Bill Gates once said, “If your business is not on the Internet, then your business will be out of business.”
This is a reality whether you are a professional artist who makes art for a living or a hobbyist who creates art with no absolute intention to sell.
The Importance of Social Media for Artists
As of July 2019, there are about 4.33 billion active users of the Internet worldwide, and 3.53 billion active users of social media (Global Digital Population as of July 2019 by Statista).
These numbers just show how crucial it is to have established accounts across several social media platforms.
You can’t just dilly-dally while your competitors are busy experimenting on different networks and are very much hands-on in building their presence online.
If you are not pressured in selling your works on the Internet, then what is your primary reason for putting your artworks online? Is it just for people to see your works? And then what’s your next objective?
Well, as long as your end goal is in reaching your audience, social media can be your best ally.
Social media promotion can also be tricky considering the many options to choose from. Although you can create as many social media accounts as you want, you may not want to go that route.
Your success in the World Wide Web is not dependent on the number of your social networking accounts. Instead, you need to direct your focus to have a strong foundation that is based on high quality and consistent content.
And when I say consistent, it means that you need to be active. It’s not enough to curate, create and share content. You need to engage with your audience.
With all of these things in mind, it would be more advantageous if you focus on one or two social media accounts at first. You can venture to other platforms in a month or two.
Or you can hire an assistant or a social media manager if you want to start and be active with at least three to four social media networks.
Choosing one or two platforms to start with is a pivotal decision. And I am happy to share my insights regarding some of the best social media for artists in 2019.
5 Best Social Media for Artists in 2019
Although Pinterest is more of a search engine than a social media platform, I deem it necessary to include it in my list of the best social networks for artists.
People go here to search for inspiration, ideas, and certain things under their interests. And artists can treat Pinterest as their digital scrapbook, where they can share (pin) their works or of other artists’.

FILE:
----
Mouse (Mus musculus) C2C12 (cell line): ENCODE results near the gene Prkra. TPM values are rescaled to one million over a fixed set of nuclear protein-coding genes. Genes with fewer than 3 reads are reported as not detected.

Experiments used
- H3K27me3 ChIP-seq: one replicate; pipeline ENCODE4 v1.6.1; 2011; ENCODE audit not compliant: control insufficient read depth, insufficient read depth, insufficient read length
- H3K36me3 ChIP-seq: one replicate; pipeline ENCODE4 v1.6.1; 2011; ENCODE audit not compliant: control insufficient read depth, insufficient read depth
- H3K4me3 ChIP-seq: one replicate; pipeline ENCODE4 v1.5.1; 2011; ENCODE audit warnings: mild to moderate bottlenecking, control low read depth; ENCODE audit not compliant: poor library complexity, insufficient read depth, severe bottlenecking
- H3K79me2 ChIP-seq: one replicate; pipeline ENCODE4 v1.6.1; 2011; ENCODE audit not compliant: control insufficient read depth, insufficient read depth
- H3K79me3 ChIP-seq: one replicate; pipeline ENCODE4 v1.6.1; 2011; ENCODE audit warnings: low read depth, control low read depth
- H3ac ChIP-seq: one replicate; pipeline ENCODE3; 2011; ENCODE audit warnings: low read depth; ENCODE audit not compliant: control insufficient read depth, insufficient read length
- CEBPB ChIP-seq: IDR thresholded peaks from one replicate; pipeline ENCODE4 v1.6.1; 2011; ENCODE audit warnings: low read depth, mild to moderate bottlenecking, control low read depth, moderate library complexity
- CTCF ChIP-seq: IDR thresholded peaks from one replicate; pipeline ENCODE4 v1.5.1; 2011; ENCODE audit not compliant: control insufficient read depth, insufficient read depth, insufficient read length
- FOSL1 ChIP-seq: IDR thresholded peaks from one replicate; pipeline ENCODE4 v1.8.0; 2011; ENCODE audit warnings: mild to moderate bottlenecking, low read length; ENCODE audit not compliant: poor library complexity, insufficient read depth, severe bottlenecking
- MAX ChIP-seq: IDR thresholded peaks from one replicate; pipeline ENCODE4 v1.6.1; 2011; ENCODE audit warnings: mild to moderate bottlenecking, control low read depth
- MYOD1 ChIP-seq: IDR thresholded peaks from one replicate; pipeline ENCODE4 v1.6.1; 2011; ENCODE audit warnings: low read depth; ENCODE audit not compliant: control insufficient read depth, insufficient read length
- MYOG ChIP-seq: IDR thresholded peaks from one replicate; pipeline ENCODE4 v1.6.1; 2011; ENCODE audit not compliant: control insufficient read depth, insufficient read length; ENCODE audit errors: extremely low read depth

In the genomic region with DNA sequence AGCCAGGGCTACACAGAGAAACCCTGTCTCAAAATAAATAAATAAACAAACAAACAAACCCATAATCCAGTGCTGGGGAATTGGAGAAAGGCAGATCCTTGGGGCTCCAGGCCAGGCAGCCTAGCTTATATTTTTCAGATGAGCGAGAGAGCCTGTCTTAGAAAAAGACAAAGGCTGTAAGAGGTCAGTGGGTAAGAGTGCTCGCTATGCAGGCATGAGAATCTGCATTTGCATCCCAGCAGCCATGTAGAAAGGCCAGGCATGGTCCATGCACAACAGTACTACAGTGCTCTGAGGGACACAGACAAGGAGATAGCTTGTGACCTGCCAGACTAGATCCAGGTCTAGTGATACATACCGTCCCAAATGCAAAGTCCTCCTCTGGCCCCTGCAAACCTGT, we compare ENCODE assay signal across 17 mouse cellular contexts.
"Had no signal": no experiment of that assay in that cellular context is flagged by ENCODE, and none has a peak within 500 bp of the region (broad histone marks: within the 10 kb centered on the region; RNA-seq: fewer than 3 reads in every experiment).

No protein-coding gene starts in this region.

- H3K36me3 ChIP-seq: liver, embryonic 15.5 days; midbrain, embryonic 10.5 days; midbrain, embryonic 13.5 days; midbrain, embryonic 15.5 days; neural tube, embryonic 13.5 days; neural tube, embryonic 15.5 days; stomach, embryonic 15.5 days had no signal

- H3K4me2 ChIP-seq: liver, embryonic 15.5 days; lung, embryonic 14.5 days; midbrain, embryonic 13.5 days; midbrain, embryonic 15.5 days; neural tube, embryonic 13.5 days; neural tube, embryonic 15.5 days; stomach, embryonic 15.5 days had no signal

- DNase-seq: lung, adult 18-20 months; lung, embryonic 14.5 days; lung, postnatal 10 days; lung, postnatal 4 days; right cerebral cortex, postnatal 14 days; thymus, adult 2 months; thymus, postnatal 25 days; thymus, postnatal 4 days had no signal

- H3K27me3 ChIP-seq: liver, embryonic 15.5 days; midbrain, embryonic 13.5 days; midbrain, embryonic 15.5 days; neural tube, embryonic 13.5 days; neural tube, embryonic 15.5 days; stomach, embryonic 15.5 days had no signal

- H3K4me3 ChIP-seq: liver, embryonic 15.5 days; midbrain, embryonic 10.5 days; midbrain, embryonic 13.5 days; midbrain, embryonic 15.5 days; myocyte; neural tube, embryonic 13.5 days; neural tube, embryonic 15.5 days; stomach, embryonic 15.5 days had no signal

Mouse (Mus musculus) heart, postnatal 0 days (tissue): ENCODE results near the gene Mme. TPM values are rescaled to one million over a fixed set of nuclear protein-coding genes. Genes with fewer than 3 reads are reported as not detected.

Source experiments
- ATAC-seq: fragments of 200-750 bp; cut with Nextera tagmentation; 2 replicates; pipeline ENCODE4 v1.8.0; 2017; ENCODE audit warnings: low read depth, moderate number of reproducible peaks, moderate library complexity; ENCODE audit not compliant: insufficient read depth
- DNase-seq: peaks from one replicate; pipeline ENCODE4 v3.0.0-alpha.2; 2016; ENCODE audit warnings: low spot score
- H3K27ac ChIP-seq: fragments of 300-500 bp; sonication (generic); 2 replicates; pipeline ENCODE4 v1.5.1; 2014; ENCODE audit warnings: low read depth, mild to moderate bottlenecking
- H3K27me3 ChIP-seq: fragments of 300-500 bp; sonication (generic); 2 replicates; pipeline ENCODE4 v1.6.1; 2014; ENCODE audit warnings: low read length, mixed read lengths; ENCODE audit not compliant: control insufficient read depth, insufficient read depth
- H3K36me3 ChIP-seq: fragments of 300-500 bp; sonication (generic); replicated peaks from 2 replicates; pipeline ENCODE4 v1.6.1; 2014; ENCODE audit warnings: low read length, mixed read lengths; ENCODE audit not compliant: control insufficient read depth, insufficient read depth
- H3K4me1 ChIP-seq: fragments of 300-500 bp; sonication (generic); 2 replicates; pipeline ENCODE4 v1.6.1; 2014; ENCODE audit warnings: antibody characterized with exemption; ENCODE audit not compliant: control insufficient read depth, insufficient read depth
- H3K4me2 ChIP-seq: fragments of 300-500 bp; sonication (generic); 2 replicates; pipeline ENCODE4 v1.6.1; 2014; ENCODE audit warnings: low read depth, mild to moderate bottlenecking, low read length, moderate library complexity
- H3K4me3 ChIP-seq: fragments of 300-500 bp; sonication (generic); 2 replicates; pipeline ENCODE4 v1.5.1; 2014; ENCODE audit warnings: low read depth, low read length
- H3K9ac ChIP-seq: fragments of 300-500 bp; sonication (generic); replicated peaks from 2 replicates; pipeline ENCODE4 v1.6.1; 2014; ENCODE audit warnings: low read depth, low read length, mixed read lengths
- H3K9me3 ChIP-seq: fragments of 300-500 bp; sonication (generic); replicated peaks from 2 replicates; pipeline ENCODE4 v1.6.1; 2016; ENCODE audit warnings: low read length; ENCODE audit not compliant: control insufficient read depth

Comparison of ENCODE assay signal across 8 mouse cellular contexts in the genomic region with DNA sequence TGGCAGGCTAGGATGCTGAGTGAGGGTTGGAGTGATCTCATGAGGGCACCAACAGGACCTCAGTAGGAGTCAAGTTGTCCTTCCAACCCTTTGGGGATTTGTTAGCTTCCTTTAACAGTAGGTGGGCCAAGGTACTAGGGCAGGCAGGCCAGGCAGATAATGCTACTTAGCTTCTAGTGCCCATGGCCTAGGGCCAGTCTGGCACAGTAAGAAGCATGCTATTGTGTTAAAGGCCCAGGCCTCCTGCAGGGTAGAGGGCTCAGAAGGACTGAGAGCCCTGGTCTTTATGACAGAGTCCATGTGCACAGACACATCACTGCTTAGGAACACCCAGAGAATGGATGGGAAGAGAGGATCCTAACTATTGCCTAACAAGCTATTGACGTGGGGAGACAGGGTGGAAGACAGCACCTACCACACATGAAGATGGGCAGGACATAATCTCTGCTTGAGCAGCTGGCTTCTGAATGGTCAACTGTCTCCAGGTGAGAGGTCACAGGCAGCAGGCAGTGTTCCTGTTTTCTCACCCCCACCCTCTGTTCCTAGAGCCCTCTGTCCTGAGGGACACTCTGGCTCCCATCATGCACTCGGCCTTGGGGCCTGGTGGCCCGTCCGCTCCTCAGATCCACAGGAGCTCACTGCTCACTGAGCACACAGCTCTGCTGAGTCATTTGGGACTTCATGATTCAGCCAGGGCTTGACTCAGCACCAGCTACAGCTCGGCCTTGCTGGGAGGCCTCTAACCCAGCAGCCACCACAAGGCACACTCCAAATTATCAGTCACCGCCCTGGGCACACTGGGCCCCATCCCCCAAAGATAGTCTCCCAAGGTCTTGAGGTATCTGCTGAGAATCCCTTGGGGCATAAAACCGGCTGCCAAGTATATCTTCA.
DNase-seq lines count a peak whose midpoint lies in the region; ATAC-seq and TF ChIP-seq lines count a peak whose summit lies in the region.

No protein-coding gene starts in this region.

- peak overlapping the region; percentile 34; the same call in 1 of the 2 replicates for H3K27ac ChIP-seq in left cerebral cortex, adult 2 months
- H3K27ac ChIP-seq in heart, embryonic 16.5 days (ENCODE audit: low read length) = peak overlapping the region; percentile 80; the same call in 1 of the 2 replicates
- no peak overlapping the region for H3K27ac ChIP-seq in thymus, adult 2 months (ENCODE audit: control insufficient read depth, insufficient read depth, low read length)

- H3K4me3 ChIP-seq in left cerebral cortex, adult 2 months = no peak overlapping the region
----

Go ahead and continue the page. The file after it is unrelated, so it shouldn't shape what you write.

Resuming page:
The rich content in this platform can be overwhelming, and artists can be easily tempted to share things that are out of their niches.
But if you are serious about branding, you’d want to veer away from doing so because it can confuse your audience. People follow you because of your artworks, so you can just imagine their reactions if they see you share food, recipes, and other niches that are far from your expertise.
On the other hand, if you are working on a project that is inspired by food or anything unexpected from you, you can create a separate inspiration album containing this content.
This way, your audience will understand where you are coming from, and you’ll never know, your inspirations might also inspire them with their future projects.
A good rule of thumb when using Pinterest is to commit to pinning at least five times every day. And another important consideration if you want to maximize the benefits of this platform, is to have your website.
Pinterest can drive massive traffic to your site when used correctly and consistently and your website can also drive traffic to your Pinterest account.
You can enable shareable buttons on your page so that people can easily share your content to different social media channels.
This is just one way to drive traffic and to optimize your website. Feel free to check out these SEO tips and tricks for optimizing websites for art business.
YouTube, just like Pinterest, is technically a search engine. But to some extent, it can also be considered as a social media platform, since it also allows engagement between content creators and their audience.
Moreover, several artists, influencers, marketing professionals and online superstars use YouTube videos to relay their message to their target market in a more compelling way.
Without a doubt, videos play an important role in marketing. A staggering statistic by Cisco revealed that by 2020 82% of all consumer website traffic will be coming from videos.
This is somewhat a wake-up call – if you want to keep up with the demands of time, you should learn to adapt. And in this case, you should start building your presence on YouTube.
Nevertheless, I included YouTube in this list not just because of its essential role in marketing and social media promotion. Beyond marketing, YouTube can also be an amazing platform for artists to share their works and connect with their audience as if they are speaking face to face.
And if you’d like to learn more about the basics of art marketing for artists, you can check out this article about the key strategies and planning tips for artists.
Social media tips for artists when using YouTube include putting high regard to research – spending time in knowing what content to create, listening to the needs of the followers, and observing market trends. Needless to say, you need to create shareable contents or videos that help your followers or answer their questions.
Below are some common content ideas for YouTube:
- Video Blogs (Vlogs)
- Product Reviews and Demos
- Recordings of Webinars or live streams
Instagram is all about visuals, which is why it is a great fit for artists. And as an artist, you’d definitely want to be followed because of your artworks, which is exactly what you’ll get with Instagram.
The wonderful thing about this social media platform is that when people visit your account, they can immediately see your latest pieces. And they can scroll down to check out your older artworks.
The bottom line here is the ease of access to your portfolio.
Your Instagram account somewhat works like a digital collage of your artworks.
When people love your content, they could easily hit the follow button to keep abreast with your latest works.
Hence, every post that you create can also make or break your chance of attracting new followers and of keeping your current followers active and engaged.
And for the record, Instagram has more than 1 billion active users monthly. You certainly want to make the most of your 1 billion chances of making it big as an artist through Instagram marketing. Don’t forget to put a link to your website on your bio.